Chook’s Rooks – Round 7

Illness, work and the utter devastation of selling Tom Scully on the eve of his breakout 130+ point game have conspired to make this the shortest Chook’s Rooks of all-time. Lucky, then, that it’s been a week of little importance in the rookie world.

Three-or-more gamers

Still with me? I gotta admit, I’d have already stopped reading a post purportedly containing rookie advice if the author just told me they’d sold Tom Scully last week too. To be fair, though, the Melbourne midfielder’s 134 against the Western Bulldogs could be deemed at least slightly unexpected considering he matched his SEASON average points per game in the final quarter alone. Anyway, Scully’s score is now the single-game benchmark for the 2010 crop, even outdoing serial high scorer Michael Barlow‘s 128 in round one. Lots more cash coming his way, then, with a new breakeven of -9. James Podsiadly was the other superstar of the round, with his third hundred in five games earning the Geelong forward a BE of -32, despite already rising $180k. Coaches will have to wait a while for the next price rise, however, with a sore JPod shelved this week for Matthew Stokes.

At the other end of the scale, Scully’s teammate Jack Trengove has the highest breakeven with 65 and looks set for only marginal rises from here on in, but I’ll be %$&ed if I’m selling him just yet after the Scully debarcle. He did have 66 at the half last week before tailing off. I’m tipping that Ben Nason in the backs and Scott Gumbleton in the forwards have almost reached their ceiling too, but such predictions will no doubt herald Gary Ablett-like scores for the pair of popular rooks. The only rookie currently in the red zone (BE higher than season average) is Sydney midfielder Lewis Jetta, and his BE (62) is only marginally higher than his average (58), so a huge drop is unlikely anyway.

Obviously my decision to sell Scully last week was actually based less on what I thought the No.2 pick had left to offer and more on making sure I didn’t miss the Ben Howlett train. As we’ll see, this week the appeal of the two gamers is far less tempting…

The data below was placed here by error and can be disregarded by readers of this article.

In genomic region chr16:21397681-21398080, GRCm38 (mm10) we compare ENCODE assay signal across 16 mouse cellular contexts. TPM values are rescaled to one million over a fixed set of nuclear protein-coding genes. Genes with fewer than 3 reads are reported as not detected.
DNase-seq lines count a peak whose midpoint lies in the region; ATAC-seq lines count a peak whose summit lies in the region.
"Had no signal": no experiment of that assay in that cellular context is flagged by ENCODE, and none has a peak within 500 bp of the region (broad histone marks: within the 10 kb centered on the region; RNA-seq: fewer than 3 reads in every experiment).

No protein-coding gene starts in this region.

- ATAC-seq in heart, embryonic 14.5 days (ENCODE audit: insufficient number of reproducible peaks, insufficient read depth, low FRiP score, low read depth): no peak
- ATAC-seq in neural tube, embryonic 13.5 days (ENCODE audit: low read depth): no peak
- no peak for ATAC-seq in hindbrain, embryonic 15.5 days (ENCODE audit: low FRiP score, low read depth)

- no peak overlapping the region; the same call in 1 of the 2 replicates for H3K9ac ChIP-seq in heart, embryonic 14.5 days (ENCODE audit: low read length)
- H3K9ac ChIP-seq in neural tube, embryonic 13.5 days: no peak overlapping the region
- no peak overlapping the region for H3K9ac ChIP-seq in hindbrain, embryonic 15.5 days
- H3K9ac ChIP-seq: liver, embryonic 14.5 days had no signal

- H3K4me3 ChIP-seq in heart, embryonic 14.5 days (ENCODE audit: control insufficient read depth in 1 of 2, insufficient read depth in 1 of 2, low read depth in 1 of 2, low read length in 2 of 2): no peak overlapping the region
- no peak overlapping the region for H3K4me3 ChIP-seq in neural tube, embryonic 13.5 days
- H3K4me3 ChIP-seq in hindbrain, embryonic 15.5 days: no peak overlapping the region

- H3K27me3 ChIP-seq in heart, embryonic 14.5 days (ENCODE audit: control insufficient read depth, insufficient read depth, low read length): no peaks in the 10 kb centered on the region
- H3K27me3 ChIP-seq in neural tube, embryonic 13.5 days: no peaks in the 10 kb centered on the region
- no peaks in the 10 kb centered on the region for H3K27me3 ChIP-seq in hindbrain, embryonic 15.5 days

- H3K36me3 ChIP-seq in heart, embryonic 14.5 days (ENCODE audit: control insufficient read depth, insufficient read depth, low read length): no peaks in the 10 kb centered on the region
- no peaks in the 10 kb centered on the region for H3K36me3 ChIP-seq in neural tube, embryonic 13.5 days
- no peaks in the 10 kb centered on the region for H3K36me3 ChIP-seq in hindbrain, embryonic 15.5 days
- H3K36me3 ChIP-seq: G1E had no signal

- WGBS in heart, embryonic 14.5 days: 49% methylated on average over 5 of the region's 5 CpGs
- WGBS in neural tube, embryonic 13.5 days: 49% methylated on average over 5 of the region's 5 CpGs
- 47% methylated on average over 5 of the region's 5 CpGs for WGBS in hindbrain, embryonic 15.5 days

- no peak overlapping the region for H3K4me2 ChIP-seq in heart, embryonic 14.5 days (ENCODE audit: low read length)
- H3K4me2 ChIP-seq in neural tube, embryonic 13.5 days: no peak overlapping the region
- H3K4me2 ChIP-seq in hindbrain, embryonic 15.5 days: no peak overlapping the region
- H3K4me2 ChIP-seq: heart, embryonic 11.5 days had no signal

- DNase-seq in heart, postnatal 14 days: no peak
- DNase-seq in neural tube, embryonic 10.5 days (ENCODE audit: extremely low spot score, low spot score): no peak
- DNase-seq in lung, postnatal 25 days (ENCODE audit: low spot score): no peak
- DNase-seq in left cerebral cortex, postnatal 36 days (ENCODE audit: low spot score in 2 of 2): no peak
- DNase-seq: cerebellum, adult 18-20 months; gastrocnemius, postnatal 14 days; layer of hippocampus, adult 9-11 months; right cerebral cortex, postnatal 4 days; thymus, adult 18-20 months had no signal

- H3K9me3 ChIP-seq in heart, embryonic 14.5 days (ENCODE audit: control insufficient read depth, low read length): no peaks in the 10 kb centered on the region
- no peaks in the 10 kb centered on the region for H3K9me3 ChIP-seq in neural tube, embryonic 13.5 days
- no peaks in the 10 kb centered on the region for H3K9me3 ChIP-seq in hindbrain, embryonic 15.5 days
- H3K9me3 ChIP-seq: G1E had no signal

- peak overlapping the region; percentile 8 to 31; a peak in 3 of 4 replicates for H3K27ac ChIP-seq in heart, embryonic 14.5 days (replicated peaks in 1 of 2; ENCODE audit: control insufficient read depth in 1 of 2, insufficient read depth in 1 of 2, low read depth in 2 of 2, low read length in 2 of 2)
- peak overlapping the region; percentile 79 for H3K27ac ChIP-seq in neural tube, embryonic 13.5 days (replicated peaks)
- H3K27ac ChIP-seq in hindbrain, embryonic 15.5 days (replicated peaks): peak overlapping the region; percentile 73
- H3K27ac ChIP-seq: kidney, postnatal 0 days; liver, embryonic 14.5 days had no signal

Two gamers

It had looked as if we’d have three two gamers to consider as downgrade targets this week, but that rookie killer, General Soreness, has claimed another victim in Fremantle defender Dylan Roberton. That leaves West Coast’s Lewis Stevenson, a $94,500 midfielder, and Adelaide’s Matthew Jaensch, an $77,800 forward. Jaensch’s price and forays into the midfield are his pros, but a 38 last time out is the con. Stevenson might tempt coaches looking to offload a Jetta/Trengove/Bastinac/Morabito type, given the lack of midfield downgrade targets on the immediate horizon (Gary Rohan‘s coming along, but you’ll pay close to $140k for him) and the promising 79 he pumped out last week. I’m not going to say do or don’t, given my current form in such matters.

One gamers

Melbourne forward Danny Hughes was the top-scoring debutant in round 7, making the most of the chance that cropped up when Ricky Petterd sustained a long-term injury. The fact that he kept his spot despite the inclusion of Jack Watts this week is promising, and Liam Jurrah is still a long way off, but the Dees will be looking at Austin Wonaeamirri and Cale Morton soon enough. Three backs – Pearce HanleyJeromey Webberley and Brad Sheppard – played their first games of 2010 in round 7, the first of which has already been dropped, although the latter two offer some potential. We’ve mentioned Gary Rohan, whose price and poor first outing is off-putting, but could shape as a decent downgrade if only for the fact that there’s not a great deal else around. Shit, suddenly Stevenson is looking a little tastier to this trade-crazy DTer!

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